Drive down Orchard Lake Road toward Pontiac. Watch the strip malls recede into clean and refreshing nature. Park by the Goldner Walsh greenhouse and walk to the stone amphitheater. Beyond the amphitheater is a barn housing goats belonging to City Girls Soap, a family farm and small business owned by Amy and John McIntire, which uses goats’ milk to create high quality skincare products that are sold locally.
Three exasperatingly curious and adorably affectionate Oberhasli goats graze on land owned by Goldner Walsh, a nine-acre nursery and the longest running business in Pontiac. The City Girls Soap production room is also in the Goldner Walsh premises. The production space, aromatic with the scent of orange and lemon essential oils, was transformed from a biodiesel production facility.
City Girls Soap creates products that transcend socioeconomic class and location. The demand for goat milk soap is not just a Detroit thing. Skincare products made with goat milk is rich with natural exfoliants like alpha hydroxy acid and moisturizing glycerin, which most commercial soaps lack, causing damaged and tight skin. The desire for quality handcrafted products, which extends to knowing the ingredients and who made it, is universal. You can find them at Eastern Market, Whole Foods in Detroit and Troy, local artisanal fairs, all Westborn Markets, and Simply Good in Birmingham.
Amy said, “We never wanted to focus on Detroit. People ask if we are shooting for the wealthy suburbanite. We have all economic ranges buying our stuff, which is for anybody who wants a good product that is good for them.”
Amy and John were initially inspired by a goat milk soap article in Oprah’s magazine. Amy wanted to establish a farm in Detroit, but it proved difficult. The problem with Detroit was the bureaucracy and strict regulations that prevent businesses like theirs from flourishing the way they can in different cities.
“We met with city officials and state senators,” Amy explained. “Everybody said no. Detroit is very anti-livestock. We couldn’t risk our business by breaking the law. Tim Travis, owner of Goldner Walsh, said ‘If you clean this out, it can be yours.’ While we haven’t announced ourselves in Pontiac, we haven’t gotten any push back. Pontiac [like Detroit] is also under an emergency manager and is also in need of small businesses investing in community.”
The goats love to play and climb, exploring anything new with their mouths first. They go crazy for banana peels and literally butt heads to assert dominance. Petting them is fine, but stay away from their ears and tails. Like innocent children, their first instinct is to love and they will trot to the shyest newcomer because everyone is their new friend. Sophie is the queen, Winnie is in the middle and Wren is the companion, kept because he is sweet. John and Amy have promised that Sophie, Winnie and Wren will always stay in the family.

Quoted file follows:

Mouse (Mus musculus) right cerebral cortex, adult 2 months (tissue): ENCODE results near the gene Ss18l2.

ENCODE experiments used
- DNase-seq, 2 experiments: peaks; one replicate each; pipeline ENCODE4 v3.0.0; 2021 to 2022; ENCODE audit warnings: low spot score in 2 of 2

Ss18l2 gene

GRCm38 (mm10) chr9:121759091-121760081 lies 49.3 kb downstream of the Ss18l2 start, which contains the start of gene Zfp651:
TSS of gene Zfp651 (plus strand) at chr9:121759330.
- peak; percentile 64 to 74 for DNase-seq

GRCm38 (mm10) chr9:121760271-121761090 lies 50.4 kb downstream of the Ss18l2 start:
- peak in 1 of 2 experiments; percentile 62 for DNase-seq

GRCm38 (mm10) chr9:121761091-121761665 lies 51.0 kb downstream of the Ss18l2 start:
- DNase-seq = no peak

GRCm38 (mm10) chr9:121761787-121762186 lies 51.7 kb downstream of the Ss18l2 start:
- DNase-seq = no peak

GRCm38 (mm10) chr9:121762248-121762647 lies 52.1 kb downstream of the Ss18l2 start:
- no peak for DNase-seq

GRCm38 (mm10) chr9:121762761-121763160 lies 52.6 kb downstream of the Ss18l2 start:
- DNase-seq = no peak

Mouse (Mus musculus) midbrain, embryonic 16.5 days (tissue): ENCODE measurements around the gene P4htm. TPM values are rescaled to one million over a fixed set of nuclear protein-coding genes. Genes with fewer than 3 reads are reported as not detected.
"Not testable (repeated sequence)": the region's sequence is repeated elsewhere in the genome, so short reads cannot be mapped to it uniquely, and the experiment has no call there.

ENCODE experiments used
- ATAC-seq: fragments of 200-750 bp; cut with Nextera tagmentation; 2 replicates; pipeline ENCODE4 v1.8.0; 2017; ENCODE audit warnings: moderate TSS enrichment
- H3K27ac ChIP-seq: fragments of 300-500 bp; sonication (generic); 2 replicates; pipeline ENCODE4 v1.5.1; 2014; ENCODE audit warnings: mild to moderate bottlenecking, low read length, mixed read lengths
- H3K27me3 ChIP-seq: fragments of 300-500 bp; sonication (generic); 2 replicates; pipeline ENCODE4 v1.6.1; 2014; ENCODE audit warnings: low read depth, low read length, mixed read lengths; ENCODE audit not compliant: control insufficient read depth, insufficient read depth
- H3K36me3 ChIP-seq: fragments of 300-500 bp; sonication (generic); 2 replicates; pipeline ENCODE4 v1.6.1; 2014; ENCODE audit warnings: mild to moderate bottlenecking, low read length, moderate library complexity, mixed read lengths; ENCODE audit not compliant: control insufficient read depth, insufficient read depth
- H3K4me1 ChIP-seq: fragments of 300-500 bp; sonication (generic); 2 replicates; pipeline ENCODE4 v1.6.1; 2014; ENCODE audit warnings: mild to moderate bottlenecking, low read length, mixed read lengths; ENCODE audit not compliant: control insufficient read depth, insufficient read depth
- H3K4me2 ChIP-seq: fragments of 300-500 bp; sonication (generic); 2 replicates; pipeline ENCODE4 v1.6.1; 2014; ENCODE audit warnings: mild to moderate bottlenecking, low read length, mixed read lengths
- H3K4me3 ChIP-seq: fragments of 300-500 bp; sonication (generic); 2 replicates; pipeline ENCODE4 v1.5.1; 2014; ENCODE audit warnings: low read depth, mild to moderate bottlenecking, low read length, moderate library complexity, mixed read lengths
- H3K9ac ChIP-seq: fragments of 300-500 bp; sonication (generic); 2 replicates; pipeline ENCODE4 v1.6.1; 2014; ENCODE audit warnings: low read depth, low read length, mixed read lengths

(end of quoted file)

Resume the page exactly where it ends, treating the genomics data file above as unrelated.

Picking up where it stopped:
Sophie and Winnie recently went on “goat dates” with a buck from a different farm. The McIntires hope the goats will give birth around May 2015.
“I have five months to read about babies,” Amy said. “If I need to jam my hand up there to turn a kid, I know I can do it. I already learned how to give a Vitamin B shot in their muscular when they are not feeling well. I was a nervous wreck, but I found the muscle.”
If kids are born, then the two best females will be kept and raised for their milk. If the surplus kids are female, then they will be sold to 4H, and if the surplus kids are male, they will be sold for meat.
Goats only produce milk after they give birth. When their udders expand, Amy hand-milks them. The milk is heated and mixed with lye and scented ingredients. Amy is particularly proud of using honey made at the Georgia Street Community Collective near Eastern Market. The soap goes into wood molds created by students from Detroit Community High School.
Exposing farming, creating jobs and showing how business works to local at-risk youth has always been key in the City Girls Soap business plan. They won the “Women Rock” prize sponsored by Michigan Women’s Foundation in June 2014 for aiming “to provide employment opportunities for young people in Pontiac, to address the troubling lack of job opportunities for youth, beginning with summer employment.”
Their ambition does not stop there. The company has doubled their sales every year and has exceeded their break even point, which can be measured at 4,000 bars a year. They plan to add lotion to their line, sell their products as far as Chicago and evolve into an urban dairy that uses goat milk to make cheese and ice cream.
For more information visit the City Girls Soap website.
All photos by Nick Hagen.